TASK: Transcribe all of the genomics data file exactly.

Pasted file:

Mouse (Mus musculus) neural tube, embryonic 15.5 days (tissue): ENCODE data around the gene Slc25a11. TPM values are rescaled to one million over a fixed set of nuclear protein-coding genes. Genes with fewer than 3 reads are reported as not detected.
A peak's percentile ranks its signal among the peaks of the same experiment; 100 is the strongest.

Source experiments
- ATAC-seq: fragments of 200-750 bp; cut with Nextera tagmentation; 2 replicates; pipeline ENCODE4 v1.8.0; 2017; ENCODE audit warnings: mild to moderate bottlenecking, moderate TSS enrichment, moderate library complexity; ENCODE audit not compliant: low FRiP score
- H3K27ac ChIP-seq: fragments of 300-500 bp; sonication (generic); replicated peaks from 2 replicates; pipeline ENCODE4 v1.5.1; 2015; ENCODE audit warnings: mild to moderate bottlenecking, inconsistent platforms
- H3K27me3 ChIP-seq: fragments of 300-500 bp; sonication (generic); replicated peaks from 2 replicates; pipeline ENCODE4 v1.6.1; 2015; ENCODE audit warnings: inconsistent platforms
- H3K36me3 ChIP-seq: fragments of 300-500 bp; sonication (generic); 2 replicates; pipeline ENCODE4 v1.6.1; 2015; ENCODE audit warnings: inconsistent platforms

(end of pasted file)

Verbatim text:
Mouse (Mus musculus) neural tube, embryonic 15.5 days (tissue): ENCODE data around the gene Slc25a11. TPM values are rescaled to one million over a fixed set of nuclear protein-coding genes. Genes with fewer than 3 reads are reported as not detected.
A peak's percentile ranks its signal among the peaks of the same experiment; 100 is the strongest.

Source experiments
- ATAC-seq: fragments of 200-750 bp; cut with Nextera tagmentation; 2 replicates; pipeline ENCODE4 v1.8.0; 2017; ENCODE audit warnings: mild to moderate bottlenecking, moderate TSS enrichment, moderate library complexity; ENCODE audit not compliant: low FRiP score
- H3K27ac ChIP-seq: fragments of 300-500 bp; sonication (generic); replicated peaks from 2 replicates; pipeline ENCODE4 v1.5.1; 2015; ENCODE audit warnings: mild to moderate bottlenecking, inconsistent platforms
- H3K27me3 ChIP-seq: fragments of 300-500 bp; sonication (generic); replicated peaks from 2 replicates; pipeline ENCODE4 v1.6.1; 2015; ENCODE audit warnings: inconsistent platforms
- H3K36me3 ChIP-seq: fragments of 300-500 bp; sonication (generic); 2 replicates; pipeline ENCODE4 v1.6.1; 2015; ENCODE audit warnings: inconsistent platforms